The meeting of the Authority proceeded as scheduled on November 16, 2001. Forsberg announced that the Governor had just informed him that she was removing Levy and Mihos, and that a quorum did not exist on which a meeting could take place. General counsel advised Levy that the meeting could proceed. Forsberg did not participate. Levy and Mihos voted to approve the items on the agenda, including the alternative revenue plan devised on November 5, revised to require a study of the tolls on interchanges one through six, and implementation of a revised commercial rate structure on the MHS.

On February 6, 2002, after a two-day hearing, the Governor notified Levy and Mihos of her decision to remove them for cause, pursuant to G. L. c. 30, § 9, effective immediately. She concluded that their "acts and omissions concerning the Authority's finances, particularly during the time period culminating with the Authority's October 30, 2001[,] [b]oard meeting and immediately thereafter, were fiscally irresponsible, resulting in adverse consequences of substantially decreasing projected revenues of the Authority, damaging the Authority's credit outlook, and creating financial instability." She found that, despite being "repeatedly advised by the Authority's financial staff . . . of the Authority's tenuous financial condition, including the depletion of cash reserves in the near term and the need for additional revenue to meet its considerable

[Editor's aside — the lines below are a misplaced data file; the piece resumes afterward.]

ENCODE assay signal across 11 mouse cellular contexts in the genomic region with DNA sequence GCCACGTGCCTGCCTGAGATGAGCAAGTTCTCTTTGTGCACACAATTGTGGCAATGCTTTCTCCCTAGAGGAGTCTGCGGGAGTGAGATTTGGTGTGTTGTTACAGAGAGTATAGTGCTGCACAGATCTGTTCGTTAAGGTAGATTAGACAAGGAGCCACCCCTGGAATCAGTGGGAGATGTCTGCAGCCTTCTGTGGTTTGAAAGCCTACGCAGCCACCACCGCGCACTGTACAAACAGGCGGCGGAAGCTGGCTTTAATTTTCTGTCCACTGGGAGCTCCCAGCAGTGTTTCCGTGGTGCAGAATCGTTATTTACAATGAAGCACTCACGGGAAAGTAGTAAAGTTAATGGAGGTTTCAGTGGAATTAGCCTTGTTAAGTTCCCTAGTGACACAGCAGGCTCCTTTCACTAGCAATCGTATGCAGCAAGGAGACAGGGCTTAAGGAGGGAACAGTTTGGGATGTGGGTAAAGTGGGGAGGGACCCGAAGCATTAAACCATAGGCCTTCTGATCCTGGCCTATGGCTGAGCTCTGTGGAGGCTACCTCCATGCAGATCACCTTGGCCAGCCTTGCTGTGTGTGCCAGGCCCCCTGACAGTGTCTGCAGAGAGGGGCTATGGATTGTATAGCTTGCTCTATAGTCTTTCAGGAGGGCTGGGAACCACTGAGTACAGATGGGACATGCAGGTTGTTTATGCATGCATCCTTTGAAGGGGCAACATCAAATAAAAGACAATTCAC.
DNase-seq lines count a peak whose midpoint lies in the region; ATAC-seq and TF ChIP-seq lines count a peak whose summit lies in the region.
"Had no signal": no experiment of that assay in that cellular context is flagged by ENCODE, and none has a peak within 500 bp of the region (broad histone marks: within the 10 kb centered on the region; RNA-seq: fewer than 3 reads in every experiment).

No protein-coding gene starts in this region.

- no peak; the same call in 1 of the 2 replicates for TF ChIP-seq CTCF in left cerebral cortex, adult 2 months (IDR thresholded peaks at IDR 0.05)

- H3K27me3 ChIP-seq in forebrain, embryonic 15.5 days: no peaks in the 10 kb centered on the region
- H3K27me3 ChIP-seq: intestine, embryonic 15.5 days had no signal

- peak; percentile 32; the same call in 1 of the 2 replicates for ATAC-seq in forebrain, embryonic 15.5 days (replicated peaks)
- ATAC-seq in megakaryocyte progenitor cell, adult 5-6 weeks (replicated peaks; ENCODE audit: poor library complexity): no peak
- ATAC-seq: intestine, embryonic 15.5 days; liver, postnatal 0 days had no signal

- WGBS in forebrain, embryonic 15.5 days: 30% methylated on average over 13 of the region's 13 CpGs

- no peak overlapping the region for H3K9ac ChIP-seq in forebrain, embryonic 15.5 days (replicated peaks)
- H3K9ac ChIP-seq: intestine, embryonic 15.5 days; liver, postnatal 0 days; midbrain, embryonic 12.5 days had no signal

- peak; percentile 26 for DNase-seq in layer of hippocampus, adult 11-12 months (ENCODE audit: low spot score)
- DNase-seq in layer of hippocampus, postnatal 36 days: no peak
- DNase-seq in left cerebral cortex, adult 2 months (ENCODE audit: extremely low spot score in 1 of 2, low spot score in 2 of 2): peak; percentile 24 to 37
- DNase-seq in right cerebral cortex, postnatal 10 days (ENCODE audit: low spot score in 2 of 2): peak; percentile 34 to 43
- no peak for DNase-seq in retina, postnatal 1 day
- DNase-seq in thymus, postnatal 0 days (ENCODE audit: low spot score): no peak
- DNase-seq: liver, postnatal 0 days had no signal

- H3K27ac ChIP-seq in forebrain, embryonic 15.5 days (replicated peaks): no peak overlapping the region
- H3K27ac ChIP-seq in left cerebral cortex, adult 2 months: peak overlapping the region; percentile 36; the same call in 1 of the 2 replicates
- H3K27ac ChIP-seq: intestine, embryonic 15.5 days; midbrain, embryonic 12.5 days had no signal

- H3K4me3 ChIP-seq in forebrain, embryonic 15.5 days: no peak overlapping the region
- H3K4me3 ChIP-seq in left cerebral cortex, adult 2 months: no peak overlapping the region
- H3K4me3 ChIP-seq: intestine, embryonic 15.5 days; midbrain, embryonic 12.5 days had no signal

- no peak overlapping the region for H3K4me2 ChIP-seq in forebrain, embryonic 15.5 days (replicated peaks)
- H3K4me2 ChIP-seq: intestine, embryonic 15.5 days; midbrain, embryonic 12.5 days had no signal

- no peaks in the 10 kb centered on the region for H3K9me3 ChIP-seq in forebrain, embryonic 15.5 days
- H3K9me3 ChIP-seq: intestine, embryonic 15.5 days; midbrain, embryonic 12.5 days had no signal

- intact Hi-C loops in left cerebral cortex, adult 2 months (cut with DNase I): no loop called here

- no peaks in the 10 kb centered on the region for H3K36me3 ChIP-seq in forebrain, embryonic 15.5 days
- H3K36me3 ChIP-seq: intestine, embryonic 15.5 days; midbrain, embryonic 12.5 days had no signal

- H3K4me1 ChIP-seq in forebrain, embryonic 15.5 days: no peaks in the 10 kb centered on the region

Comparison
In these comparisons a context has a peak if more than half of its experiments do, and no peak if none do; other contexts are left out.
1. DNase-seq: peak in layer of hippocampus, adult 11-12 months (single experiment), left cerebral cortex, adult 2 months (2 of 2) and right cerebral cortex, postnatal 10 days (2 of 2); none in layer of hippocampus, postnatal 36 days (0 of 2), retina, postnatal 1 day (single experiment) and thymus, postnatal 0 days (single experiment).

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financial obligations . . . [they went ahead nonetheless, and] . . . forfeited substantial revenues and further compromised the Authority's financial stability." The Governor found that Levy and Mihos "acted in a manner contrary to . . . stated assumptions" in the 1999 MHS bond prospectus, resulting in "negative actions by bond rating agencies to the detriment of the Authority, potentially compromising the largest public works project in the nation."